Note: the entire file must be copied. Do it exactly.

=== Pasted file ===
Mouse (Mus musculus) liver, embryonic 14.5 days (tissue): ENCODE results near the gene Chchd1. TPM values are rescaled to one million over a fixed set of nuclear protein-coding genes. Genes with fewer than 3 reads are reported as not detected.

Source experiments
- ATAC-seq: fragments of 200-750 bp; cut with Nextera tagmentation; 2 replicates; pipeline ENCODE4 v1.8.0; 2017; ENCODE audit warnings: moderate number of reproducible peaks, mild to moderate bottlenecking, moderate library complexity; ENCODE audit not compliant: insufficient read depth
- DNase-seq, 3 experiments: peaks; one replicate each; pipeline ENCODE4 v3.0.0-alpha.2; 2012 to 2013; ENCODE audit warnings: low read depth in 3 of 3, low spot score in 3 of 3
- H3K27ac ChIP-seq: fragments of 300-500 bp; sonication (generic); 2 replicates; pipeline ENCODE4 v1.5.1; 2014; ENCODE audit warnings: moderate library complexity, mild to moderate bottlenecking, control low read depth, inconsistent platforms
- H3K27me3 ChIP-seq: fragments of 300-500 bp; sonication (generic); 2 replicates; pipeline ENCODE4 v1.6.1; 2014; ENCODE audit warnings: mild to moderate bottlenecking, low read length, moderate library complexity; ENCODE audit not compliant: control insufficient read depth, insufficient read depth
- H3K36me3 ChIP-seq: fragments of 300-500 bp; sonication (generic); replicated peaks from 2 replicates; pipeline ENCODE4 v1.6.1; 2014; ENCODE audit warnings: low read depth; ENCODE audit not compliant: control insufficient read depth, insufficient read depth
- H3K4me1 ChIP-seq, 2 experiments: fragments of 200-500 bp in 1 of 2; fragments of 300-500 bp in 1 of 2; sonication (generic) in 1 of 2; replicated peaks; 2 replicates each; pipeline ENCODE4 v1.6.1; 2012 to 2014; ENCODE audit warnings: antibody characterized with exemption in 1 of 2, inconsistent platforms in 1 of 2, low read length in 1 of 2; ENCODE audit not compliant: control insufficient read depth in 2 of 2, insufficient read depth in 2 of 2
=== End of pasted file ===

Mouse (Mus musculus) liver, embryonic 14.5 days (tissue): ENCODE results near the gene Chchd1. TPM values are rescaled to one million over a fixed set of nuclear protein-coding genes. Genes with fewer than 3 reads are reported as not detected.

Source experiments
- ATAC-seq: fragments of 200-750 bp; cut with Nextera tagmentation; 2 replicates; pipeline ENCODE4 v1.8.0; 2017; ENCODE audit warnings: moderate number of reproducible peaks, mild to moderate bottlenecking, moderate library complexity; ENCODE audit not compliant: insufficient read depth
- DNase-seq, 3 experiments: peaks; one replicate each; pipeline ENCODE4 v3.0.0-alpha.2; 2012 to 2013; ENCODE audit warnings: low read depth in 3 of 3, low spot score in 3 of 3
- H3K27ac ChIP-seq: fragments of 300-500 bp; sonication (generic); 2 replicates; pipeline ENCODE4 v1.5.1; 2014; ENCODE audit warnings: moderate library complexity, mild to moderate bottlenecking, control low read depth, inconsistent platforms
- H3K27me3 ChIP-seq: fragments of 300-500 bp; sonication (generic); 2 replicates; pipeline ENCODE4 v1.6.1; 2014; ENCODE audit warnings: mild to moderate bottlenecking, low read length, moderate library complexity; ENCODE audit not compliant: control insufficient read depth, insufficient read depth
- H3K36me3 ChIP-seq: fragments of 300-500 bp; sonication (generic); replicated peaks from 2 replicates; pipeline ENCODE4 v1.6.1; 2014; ENCODE audit warnings: low read depth; ENCODE audit not compliant: control insufficient read depth, insufficient read depth
- H3K4me1 ChIP-seq, 2 experiments: fragments of 200-500 bp in 1 of 2; fragments of 300-500 bp in 1 of 2; sonication (generic) in 1 of 2; replicated peaks; 2 replicates each; pipeline ENCODE4 v1.6.1; 2012 to 2014; ENCODE audit warnings: antibody characterized with exemption in 1 of 2, inconsistent platforms in 1 of 2, low read length in 1 of 2; ENCODE audit not compliant: control insufficient read depth in 2 of 2, insufficient read depth in 2 of 2